Protests in Kashmir over killing of Pakistani rebel leader

Abu Qasim was part of the armed group that India accused of plotting deadly 2008 Mumbai attacks

A top rebel leader in Kashmir was killed in a gun battle with Indian forces Thursday, triggering street protests in the disputed Himalayan region, police said.

Abu Qasim was a Pakistani national and operations chief of the Lashkar-e-Taiba armed group, which India blames for several attacks across the country, including the 2008 Mumbai attack that killed 166 people, said police Director-General K. Rajendra Kumar.

There was no independent confirmation or comments from armed fighters battling against Indian rule in Kashmir. But as the news spread, hundreds of people tried to march to the site of the gun battle, throwing rocks at government forces and setting up roadblocks.

Security forces responded with tear gas.

Syed Javaid Mujtaba Gillani, another top police officer, said police and army soldiers launched an operation Wednesday night in Kulgam, 45 miles south of Indian Kashmir's main city of Srinagar, after a tip that Qasim was in the area. He was killed as he tried to break the cordon and flee the region early Thursday, he said.

Gillani said that Qasim was highly mobile and responsible for motivating, recruiting and training fighters during the last five years.

According to Gillani, Qasim planned and executed some of the deadliest attacks against government forces, including one earlier this month in which a key police officer, Mohammed Altaf, known for his successful counterinsurgency operations, was killed.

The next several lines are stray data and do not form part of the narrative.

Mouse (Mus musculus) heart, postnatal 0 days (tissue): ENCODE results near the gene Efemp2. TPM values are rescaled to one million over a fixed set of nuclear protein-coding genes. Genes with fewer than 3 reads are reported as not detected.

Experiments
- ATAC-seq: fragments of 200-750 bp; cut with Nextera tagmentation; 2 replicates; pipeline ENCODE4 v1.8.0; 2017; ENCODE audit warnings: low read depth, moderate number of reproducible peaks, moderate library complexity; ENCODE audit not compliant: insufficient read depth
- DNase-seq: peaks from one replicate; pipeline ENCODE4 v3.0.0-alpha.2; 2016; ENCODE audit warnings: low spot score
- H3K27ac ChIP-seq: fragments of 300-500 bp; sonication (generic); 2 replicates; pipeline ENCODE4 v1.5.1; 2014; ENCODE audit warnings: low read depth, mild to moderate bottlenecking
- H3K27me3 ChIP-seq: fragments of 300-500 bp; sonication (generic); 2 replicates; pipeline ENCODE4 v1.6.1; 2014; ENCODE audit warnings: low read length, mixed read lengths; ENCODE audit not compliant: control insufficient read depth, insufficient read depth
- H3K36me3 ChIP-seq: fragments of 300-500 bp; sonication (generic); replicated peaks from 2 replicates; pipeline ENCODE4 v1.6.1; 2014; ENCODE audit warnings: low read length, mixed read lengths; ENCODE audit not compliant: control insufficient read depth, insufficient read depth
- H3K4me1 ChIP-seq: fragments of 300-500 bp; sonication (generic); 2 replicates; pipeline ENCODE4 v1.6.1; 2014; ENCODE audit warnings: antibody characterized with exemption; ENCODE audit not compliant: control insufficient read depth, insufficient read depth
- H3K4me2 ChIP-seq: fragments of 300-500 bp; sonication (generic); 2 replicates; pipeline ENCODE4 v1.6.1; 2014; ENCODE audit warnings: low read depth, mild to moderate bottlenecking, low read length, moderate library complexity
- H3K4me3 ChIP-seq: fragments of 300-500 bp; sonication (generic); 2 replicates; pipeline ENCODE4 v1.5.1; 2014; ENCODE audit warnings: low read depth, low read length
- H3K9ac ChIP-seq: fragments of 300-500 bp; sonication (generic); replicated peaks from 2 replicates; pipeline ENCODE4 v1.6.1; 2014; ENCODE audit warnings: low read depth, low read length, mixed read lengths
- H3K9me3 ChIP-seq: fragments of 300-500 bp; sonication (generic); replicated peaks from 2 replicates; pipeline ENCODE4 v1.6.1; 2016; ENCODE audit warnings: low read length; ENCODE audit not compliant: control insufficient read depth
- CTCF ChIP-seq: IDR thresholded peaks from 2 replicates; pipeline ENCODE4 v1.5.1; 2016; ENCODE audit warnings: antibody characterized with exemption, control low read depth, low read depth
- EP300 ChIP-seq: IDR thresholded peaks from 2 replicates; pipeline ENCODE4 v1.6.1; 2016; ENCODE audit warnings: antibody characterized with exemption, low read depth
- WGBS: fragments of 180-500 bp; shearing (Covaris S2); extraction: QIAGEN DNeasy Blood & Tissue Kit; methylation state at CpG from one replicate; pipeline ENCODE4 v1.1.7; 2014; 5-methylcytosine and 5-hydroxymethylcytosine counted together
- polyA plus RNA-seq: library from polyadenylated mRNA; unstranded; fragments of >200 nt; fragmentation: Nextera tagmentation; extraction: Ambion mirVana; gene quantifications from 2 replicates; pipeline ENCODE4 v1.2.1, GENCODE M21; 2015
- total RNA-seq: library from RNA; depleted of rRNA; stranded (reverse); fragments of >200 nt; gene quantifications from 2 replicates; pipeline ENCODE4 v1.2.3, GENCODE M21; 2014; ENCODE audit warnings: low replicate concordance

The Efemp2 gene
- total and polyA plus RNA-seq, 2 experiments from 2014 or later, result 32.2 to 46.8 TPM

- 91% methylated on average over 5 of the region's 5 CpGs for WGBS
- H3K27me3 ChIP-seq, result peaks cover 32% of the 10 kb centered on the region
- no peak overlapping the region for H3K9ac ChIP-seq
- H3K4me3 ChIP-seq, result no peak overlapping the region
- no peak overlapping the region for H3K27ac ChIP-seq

“After Altaf's killing, it was not only professional but also personal duty for us to get him (Qasim),” Gillani said.

India accuses Pakistan of funding and training the fighters in the region. Islamabad denies the charge saying it only gives moral and diplomatic support to the rebels.

Kashmir is divided between India and Pakistan, but claimed in its entirety by both. Since 1989, rebel groups have been fighting for Kashmir's independence or its merger with neighboring Pakistan. More than 68,000 people have been killed in the armed rebellion and subsequent Indian crackdown.

Though incidents of violence have largely been suppressed by Indian forces, public opposition to Indian rule remains widespread in the mostly Muslim territory and is now mainly expressed through street protests.

The Associated Press

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